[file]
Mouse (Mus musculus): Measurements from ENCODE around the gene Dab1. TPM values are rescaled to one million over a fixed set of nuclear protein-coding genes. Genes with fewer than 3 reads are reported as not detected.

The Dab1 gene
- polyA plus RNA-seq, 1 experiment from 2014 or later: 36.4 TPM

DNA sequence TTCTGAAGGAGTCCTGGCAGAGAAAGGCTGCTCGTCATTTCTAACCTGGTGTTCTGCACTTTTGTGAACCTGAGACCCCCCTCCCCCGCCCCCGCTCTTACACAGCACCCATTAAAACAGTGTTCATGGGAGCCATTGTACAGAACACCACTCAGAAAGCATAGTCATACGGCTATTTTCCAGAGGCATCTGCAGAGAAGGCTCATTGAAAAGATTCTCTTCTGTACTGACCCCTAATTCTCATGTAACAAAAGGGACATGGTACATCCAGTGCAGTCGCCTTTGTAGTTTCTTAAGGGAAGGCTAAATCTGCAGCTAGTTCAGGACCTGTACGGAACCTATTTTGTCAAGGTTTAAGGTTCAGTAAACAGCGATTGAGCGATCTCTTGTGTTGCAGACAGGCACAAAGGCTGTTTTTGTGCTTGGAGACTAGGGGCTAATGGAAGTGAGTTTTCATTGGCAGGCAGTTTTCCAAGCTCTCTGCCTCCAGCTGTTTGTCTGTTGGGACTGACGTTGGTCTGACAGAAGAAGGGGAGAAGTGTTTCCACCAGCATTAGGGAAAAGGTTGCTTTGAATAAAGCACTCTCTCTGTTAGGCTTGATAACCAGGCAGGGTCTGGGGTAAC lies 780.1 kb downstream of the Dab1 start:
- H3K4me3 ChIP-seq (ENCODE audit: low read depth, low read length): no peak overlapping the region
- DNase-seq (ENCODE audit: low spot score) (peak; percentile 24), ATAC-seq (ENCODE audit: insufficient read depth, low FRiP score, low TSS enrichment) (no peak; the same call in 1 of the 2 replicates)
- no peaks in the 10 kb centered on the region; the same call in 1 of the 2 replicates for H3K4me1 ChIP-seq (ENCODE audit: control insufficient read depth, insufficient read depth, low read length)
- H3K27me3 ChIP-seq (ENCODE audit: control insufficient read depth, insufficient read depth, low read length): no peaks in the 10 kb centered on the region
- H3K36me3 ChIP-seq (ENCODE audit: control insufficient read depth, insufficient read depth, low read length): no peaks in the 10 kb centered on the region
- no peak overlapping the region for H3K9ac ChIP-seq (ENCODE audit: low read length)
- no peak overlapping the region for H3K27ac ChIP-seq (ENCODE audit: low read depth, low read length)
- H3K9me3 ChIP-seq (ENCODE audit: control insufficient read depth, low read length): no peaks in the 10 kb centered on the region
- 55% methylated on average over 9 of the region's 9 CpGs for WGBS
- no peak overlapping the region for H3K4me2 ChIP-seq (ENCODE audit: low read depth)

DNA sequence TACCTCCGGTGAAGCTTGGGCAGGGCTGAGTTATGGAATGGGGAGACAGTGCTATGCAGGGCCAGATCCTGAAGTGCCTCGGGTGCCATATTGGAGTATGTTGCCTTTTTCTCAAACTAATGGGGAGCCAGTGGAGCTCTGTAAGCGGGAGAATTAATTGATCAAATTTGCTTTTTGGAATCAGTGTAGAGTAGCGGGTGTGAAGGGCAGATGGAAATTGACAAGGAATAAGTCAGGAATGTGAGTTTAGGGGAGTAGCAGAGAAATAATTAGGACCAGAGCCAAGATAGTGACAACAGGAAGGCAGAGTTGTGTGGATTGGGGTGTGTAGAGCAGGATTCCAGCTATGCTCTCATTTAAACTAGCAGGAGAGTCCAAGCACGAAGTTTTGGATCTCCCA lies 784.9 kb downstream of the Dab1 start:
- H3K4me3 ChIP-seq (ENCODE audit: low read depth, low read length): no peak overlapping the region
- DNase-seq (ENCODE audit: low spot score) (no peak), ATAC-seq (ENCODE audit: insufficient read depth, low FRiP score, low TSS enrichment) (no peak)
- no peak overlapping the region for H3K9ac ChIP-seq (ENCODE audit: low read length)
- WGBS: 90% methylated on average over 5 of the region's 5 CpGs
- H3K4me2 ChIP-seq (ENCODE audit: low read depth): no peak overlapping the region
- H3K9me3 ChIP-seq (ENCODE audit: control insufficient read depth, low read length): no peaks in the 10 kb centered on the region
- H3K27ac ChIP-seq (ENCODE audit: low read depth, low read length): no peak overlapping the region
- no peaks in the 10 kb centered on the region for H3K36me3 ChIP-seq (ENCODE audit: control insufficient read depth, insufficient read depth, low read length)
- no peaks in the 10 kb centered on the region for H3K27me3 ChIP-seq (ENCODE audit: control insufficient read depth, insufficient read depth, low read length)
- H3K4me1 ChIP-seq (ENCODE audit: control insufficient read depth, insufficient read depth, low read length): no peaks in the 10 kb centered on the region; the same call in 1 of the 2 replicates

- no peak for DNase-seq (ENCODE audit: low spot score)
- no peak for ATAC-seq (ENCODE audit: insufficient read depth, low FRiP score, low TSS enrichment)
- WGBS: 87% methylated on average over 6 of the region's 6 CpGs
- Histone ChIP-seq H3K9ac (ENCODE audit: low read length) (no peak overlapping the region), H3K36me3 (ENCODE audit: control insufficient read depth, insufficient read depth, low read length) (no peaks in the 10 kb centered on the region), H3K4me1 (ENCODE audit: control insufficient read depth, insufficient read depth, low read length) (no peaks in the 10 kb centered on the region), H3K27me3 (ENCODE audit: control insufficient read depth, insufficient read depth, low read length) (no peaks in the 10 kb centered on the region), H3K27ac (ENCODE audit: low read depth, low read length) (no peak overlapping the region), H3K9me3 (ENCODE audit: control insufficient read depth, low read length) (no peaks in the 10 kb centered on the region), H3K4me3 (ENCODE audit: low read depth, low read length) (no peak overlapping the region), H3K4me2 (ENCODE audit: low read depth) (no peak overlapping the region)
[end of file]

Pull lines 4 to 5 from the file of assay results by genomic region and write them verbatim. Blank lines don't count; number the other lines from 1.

DNA sequence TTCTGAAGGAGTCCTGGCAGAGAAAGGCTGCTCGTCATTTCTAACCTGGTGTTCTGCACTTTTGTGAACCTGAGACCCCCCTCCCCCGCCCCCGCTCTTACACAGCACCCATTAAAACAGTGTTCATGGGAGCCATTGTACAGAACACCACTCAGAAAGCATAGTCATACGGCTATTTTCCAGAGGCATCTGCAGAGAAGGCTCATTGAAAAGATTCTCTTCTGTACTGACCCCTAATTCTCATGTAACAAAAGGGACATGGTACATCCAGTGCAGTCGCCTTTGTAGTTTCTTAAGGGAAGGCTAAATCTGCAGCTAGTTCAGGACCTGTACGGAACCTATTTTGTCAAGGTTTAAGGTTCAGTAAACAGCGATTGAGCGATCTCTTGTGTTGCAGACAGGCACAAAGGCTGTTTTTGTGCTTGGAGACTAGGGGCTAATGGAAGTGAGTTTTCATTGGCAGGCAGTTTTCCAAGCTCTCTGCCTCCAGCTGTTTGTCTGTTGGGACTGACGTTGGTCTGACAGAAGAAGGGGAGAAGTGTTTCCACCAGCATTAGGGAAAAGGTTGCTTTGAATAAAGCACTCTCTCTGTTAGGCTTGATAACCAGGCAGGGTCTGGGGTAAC lies 780.1 kb downstream of the Dab1 start:
- H3K4me3 ChIP-seq (ENCODE audit: low read depth, low read length): no peak overlapping the region